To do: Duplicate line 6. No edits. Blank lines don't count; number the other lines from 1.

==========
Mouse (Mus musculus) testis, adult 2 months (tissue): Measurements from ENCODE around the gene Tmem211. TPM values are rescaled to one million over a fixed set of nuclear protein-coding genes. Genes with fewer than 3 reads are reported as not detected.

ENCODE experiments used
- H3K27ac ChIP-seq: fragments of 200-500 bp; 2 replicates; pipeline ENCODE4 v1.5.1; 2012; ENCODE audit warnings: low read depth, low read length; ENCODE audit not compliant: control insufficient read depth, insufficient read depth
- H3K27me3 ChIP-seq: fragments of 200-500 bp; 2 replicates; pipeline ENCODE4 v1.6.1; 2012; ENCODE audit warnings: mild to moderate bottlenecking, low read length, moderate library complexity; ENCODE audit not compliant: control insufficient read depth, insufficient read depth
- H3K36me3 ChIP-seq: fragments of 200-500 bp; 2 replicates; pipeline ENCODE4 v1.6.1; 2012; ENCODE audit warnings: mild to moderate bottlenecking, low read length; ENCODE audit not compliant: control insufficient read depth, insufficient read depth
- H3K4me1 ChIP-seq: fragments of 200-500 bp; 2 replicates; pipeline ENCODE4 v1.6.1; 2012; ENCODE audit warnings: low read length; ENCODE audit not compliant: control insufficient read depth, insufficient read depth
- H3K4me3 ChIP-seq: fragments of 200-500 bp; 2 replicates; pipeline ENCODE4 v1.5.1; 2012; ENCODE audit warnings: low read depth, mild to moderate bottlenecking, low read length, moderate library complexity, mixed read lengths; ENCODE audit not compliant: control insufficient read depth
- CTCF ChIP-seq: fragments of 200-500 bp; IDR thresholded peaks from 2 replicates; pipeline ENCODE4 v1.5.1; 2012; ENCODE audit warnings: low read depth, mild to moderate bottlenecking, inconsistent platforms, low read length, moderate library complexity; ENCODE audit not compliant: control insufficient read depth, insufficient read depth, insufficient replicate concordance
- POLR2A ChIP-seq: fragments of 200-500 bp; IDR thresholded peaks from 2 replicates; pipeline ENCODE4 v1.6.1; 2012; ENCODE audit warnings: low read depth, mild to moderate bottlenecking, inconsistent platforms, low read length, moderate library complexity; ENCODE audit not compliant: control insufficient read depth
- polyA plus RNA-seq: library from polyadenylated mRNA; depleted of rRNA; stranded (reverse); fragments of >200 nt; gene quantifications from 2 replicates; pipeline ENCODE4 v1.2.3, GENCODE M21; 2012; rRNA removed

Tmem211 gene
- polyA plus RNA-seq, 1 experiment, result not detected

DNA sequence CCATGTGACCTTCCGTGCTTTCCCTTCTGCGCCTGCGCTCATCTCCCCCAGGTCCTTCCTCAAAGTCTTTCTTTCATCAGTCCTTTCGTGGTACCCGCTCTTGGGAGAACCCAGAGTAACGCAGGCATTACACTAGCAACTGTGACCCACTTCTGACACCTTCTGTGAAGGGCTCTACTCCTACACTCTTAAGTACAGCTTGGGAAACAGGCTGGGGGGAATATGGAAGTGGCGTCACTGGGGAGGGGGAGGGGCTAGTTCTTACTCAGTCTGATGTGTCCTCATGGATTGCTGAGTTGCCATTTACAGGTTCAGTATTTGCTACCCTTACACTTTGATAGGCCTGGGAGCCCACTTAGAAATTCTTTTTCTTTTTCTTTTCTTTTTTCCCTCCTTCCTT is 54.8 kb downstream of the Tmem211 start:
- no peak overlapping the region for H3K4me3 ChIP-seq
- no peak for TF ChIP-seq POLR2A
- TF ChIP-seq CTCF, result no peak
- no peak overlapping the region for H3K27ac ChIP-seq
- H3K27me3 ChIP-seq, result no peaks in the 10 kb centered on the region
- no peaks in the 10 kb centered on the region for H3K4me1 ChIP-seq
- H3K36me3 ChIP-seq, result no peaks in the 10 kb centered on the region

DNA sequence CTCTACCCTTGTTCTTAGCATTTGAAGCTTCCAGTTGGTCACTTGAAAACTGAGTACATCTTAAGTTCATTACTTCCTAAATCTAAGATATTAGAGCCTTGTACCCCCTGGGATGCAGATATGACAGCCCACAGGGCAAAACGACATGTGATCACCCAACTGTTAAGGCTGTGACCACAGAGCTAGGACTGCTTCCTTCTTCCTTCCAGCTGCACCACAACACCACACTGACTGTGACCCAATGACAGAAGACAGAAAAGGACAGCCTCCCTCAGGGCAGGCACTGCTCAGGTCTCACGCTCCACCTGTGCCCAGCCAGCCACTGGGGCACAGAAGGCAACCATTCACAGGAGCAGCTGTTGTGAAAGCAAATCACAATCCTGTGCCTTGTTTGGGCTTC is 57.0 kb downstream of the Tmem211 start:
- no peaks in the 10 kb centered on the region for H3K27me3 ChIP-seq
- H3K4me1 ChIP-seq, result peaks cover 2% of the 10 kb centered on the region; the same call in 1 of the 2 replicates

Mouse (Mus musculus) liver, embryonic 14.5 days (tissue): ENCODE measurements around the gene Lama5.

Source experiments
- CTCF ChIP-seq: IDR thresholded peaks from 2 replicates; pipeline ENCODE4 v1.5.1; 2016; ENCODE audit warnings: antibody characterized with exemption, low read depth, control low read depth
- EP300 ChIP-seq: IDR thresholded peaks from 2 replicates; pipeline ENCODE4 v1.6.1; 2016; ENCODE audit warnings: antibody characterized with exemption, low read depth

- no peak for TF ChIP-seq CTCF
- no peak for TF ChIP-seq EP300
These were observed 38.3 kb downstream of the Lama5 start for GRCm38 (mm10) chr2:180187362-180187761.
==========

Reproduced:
- H3K4me1 ChIP-seq: fragments of 200-500 bp; 2 replicates; pipeline ENCODE4 v1.6.1; 2012; ENCODE audit warnings: low read length; ENCODE audit not compliant: control insufficient read depth, insufficient read depth